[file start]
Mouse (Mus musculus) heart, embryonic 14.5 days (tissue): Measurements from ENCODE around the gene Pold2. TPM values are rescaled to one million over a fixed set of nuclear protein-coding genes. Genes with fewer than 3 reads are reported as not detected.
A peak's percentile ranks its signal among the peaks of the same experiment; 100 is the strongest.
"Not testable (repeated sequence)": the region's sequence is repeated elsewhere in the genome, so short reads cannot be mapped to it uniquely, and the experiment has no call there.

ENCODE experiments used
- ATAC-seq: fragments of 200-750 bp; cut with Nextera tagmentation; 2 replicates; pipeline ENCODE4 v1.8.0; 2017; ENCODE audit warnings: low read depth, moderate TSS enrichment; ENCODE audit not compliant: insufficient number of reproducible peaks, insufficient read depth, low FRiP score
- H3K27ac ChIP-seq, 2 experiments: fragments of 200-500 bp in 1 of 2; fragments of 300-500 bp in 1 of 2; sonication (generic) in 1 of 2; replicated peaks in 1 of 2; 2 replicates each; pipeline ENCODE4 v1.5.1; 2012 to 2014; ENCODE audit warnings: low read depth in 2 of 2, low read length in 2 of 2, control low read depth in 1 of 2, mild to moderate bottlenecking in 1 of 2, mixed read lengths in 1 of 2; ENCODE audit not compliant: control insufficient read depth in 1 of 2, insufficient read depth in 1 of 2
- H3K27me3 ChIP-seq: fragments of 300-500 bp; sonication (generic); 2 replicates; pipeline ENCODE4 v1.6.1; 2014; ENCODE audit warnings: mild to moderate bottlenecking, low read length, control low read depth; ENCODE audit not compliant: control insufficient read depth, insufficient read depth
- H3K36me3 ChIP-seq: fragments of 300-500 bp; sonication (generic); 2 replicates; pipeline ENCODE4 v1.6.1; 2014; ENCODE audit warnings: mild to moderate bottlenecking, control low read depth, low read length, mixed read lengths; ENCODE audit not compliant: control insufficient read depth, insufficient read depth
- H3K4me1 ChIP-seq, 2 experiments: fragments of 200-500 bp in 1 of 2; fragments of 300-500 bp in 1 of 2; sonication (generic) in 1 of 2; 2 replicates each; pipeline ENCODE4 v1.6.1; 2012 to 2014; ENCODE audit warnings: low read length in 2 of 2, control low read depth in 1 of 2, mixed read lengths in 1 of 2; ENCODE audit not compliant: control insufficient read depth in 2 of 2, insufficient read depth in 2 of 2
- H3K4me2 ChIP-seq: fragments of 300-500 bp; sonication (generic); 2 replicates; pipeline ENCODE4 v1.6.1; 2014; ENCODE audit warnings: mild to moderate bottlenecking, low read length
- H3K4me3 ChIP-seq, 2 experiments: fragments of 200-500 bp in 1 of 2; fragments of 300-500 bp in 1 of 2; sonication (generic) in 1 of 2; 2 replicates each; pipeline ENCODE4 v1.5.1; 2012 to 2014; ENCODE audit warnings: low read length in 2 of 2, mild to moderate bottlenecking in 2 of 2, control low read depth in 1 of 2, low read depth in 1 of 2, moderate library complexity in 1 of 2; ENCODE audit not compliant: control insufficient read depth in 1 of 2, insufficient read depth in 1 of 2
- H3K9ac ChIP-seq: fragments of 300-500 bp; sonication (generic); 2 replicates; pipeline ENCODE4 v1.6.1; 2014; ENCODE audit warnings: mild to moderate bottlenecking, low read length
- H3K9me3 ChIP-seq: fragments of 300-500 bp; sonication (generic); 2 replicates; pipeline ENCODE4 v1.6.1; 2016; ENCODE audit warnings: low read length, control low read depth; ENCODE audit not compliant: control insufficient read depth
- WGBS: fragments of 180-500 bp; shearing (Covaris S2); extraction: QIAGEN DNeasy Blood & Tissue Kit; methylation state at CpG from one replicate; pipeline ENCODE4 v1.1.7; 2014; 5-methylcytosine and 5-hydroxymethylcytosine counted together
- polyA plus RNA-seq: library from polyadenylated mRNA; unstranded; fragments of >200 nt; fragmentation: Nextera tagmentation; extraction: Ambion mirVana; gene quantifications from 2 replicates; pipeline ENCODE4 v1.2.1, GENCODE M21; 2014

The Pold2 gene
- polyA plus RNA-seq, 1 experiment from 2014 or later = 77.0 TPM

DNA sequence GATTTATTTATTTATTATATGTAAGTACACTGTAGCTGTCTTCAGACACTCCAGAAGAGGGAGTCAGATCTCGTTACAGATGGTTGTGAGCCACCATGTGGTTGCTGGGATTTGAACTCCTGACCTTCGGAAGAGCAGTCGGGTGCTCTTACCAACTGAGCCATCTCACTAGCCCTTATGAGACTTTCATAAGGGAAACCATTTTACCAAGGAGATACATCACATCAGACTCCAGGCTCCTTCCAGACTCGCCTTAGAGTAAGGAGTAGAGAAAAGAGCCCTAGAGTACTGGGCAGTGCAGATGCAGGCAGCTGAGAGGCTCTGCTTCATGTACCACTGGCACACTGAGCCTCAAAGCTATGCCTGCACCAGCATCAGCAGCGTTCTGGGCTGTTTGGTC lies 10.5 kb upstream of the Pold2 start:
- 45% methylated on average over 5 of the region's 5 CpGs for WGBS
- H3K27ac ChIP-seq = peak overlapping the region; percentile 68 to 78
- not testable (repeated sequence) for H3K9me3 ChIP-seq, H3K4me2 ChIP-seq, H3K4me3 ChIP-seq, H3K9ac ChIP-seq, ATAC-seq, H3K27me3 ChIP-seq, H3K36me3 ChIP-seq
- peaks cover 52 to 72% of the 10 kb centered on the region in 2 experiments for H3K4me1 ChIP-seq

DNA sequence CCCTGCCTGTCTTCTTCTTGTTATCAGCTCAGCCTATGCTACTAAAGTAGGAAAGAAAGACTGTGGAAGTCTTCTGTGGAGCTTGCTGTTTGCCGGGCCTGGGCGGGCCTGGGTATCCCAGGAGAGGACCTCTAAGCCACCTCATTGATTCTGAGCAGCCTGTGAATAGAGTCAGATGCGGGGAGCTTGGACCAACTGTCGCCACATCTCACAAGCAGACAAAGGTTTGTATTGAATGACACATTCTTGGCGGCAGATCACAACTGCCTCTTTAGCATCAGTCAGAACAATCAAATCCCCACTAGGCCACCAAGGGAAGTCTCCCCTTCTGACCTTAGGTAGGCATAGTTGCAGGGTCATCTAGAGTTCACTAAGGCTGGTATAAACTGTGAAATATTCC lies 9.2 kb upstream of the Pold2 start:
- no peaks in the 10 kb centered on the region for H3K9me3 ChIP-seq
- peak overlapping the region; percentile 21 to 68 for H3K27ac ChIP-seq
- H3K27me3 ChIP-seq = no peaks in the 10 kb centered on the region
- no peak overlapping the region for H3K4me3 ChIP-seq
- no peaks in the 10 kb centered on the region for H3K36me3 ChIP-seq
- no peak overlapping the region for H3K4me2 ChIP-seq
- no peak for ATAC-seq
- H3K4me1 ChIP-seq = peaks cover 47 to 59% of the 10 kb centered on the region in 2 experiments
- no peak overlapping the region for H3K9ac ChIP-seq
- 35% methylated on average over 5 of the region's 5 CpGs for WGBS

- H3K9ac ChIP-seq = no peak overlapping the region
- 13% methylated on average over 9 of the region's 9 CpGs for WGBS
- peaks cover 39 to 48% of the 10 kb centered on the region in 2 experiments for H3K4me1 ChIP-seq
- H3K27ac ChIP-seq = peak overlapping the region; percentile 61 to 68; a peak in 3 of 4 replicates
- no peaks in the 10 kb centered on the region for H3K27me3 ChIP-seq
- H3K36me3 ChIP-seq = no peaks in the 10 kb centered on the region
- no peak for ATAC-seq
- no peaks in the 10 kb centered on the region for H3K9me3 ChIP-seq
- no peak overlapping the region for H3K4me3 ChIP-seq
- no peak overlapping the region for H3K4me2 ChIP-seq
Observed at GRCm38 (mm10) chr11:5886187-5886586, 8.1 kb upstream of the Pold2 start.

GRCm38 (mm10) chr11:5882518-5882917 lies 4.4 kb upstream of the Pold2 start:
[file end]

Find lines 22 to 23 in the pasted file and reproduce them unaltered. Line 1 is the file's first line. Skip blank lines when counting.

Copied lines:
- peaks cover 52 to 72% of the 10 kb centered on the region in 2 experiments for H3K4me1 ChIP-seq

DNA sequence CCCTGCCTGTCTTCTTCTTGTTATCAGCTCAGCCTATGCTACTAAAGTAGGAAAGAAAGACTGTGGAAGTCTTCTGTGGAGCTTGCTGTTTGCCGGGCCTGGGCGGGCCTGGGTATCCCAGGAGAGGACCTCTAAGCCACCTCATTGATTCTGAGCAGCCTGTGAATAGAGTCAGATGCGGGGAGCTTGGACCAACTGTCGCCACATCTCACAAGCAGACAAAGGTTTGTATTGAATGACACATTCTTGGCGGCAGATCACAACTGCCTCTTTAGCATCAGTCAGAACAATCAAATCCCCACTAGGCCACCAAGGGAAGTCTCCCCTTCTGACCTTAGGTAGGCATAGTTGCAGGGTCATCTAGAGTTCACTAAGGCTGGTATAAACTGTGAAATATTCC lies 9.2 kb upstream of the Pold2 start: